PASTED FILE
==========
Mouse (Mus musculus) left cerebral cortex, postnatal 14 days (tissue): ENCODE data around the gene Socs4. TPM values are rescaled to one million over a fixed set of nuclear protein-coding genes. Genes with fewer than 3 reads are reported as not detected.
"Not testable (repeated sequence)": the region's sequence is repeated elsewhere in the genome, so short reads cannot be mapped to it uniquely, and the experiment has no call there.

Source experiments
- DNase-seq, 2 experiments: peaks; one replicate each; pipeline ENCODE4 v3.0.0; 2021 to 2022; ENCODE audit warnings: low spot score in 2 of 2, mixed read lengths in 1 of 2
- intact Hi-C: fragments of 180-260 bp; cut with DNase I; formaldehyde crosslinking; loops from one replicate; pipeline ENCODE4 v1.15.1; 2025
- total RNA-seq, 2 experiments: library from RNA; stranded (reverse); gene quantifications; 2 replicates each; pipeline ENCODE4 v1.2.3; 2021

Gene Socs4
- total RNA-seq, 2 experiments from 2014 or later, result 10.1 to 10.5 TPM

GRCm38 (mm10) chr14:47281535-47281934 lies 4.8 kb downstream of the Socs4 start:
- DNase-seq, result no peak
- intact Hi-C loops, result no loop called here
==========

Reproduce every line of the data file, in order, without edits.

Mouse (Mus musculus) left cerebral cortex, postnatal 14 days (tissue): ENCODE data around the gene Socs4. TPM values are rescaled to one million over a fixed set of nuclear protein-coding genes. Genes with fewer than 3 reads are reported as not detected.
"Not testable (repeated sequence)": the region's sequence is repeated elsewhere in the genome, so short reads cannot be mapped to it uniquely, and the experiment has no call there.

Source experiments
- DNase-seq, 2 experiments: peaks; one replicate each; pipeline ENCODE4 v3.0.0; 2021 to 2022; ENCODE audit warnings: low spot score in 2 of 2, mixed read lengths in 1 of 2
- intact Hi-C: fragments of 180-260 bp; cut with DNase I; formaldehyde crosslinking; loops from one replicate; pipeline ENCODE4 v1.15.1; 2025
- total RNA-seq, 2 experiments: library from RNA; stranded (reverse); gene quantifications; 2 replicates each; pipeline ENCODE4 v1.2.3; 2021

Gene Socs4
- total RNA-seq, 2 experiments from 2014 or later, result 10.1 to 10.5 TPM

GRCm38 (mm10) chr14:47281535-47281934 lies 4.8 kb downstream of the Socs4 start:
- DNase-seq, result no peak
- intact Hi-C loops, result no loop called here